Young People and Drinking

Did you know?
It's illegal to serve alcohol in a private home to under 18s without their parents' permission

Why young people drink

Every young person is different, and young people's lives are clearly quite different from adult's lives. That said, though, years of research make it clear that there are some common reasons why young people drink alcohol and - unsurprisingly - many of them are similar to the reasons why adults drink.

Family example Parents who drink alcohol are more likely to have children who drink at risky levels.
Family attitudes Many parents believe that serving alcohol at home teaches children to drink responsibly - but research indicates that parents with liberal attitudes towards alcohol are more likely to have children who drink at risky levels. And other research indicates that children whose families refused to serve alcohol to them at home were less likely to drink in other situations.
Family relationships Young people from families in which there is excessive punishment, control or conflict are more likely to drink more than young people from other families. Also, young people who believe that their parents care about and are supportive of them drink less than other young people.
Peer example Most teens believe that all other teenagers drink. (Although research proves that they don't!).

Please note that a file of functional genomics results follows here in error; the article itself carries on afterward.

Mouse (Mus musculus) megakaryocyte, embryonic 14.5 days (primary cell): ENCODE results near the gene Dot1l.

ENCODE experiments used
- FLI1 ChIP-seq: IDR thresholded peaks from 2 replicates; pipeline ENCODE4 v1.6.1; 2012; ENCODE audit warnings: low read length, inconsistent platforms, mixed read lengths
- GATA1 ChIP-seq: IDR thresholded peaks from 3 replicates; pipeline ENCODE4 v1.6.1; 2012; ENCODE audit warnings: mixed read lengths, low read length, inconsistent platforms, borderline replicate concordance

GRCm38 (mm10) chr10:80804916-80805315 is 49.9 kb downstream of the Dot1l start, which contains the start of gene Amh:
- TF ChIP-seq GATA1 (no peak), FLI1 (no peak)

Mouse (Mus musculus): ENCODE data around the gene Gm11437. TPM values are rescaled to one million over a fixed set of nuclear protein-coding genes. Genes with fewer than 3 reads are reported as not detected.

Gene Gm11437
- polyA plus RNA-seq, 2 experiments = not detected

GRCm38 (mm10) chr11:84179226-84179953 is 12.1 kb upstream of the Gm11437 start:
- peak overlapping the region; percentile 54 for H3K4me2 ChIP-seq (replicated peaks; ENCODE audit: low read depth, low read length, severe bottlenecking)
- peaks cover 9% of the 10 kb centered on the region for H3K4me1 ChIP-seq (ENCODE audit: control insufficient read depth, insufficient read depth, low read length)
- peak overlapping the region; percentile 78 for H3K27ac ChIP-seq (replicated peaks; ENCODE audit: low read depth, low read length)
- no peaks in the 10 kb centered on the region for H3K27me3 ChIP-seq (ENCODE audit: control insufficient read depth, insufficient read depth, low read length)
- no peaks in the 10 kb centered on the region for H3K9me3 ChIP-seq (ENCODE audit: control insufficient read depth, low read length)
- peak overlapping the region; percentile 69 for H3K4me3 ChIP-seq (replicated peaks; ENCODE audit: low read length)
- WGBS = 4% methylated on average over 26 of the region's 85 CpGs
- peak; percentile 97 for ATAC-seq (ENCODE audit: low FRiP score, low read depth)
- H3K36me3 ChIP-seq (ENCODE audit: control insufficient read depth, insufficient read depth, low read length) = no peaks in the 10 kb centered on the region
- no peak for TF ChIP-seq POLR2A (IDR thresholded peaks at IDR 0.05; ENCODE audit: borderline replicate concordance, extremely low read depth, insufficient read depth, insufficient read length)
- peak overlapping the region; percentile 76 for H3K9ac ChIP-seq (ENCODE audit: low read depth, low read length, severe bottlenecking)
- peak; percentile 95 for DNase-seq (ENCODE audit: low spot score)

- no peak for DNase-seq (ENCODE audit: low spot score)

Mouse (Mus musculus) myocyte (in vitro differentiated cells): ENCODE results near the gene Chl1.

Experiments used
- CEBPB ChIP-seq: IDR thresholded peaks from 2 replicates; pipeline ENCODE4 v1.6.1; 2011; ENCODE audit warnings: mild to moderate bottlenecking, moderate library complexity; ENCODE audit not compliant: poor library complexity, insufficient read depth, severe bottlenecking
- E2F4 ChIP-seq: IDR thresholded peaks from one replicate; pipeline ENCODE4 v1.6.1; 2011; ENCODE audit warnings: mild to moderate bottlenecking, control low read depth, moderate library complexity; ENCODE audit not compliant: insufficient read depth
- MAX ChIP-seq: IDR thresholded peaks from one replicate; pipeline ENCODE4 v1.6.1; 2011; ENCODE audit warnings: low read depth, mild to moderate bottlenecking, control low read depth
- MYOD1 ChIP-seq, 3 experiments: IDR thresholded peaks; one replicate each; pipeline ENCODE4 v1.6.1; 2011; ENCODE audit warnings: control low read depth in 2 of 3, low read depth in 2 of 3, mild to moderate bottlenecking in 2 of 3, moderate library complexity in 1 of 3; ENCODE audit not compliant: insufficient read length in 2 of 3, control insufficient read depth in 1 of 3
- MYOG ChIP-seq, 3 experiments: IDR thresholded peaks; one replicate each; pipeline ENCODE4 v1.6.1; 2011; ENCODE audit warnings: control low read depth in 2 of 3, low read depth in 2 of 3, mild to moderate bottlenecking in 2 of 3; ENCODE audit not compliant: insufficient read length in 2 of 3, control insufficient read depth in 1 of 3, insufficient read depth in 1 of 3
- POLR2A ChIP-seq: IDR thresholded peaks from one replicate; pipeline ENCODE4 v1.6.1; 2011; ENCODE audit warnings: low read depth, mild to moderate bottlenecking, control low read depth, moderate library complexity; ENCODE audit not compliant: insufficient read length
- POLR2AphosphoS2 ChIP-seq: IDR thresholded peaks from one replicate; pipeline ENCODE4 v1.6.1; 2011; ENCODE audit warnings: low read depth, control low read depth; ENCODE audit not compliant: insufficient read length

Peer pressure As well as believing that all young people drink, many teenagers find that their friends encourage them to drink. Creating some understanding that not every teenager drinks alcohol can arm them with information that they can use in discussions with their peers.
Social status Many young people believe that drinking helps them fit in, or believe that without alcohol, they won't have the confidence to take part in social situations.
Societal attitudes Australia has a strong drinking culture. Alcohol is present in many social situations and can seem to be the normal thing to do for everyone.
Alcohol advertising When your teen sees celebrities or role models drinking, they can easily assume it's a socially desirable thing to do.
Other interests Young people who work on developing their academic skills, who exercise regularly or take part in the arts or sport, or who have other hobbies tend to be less likely to abuse alcohol.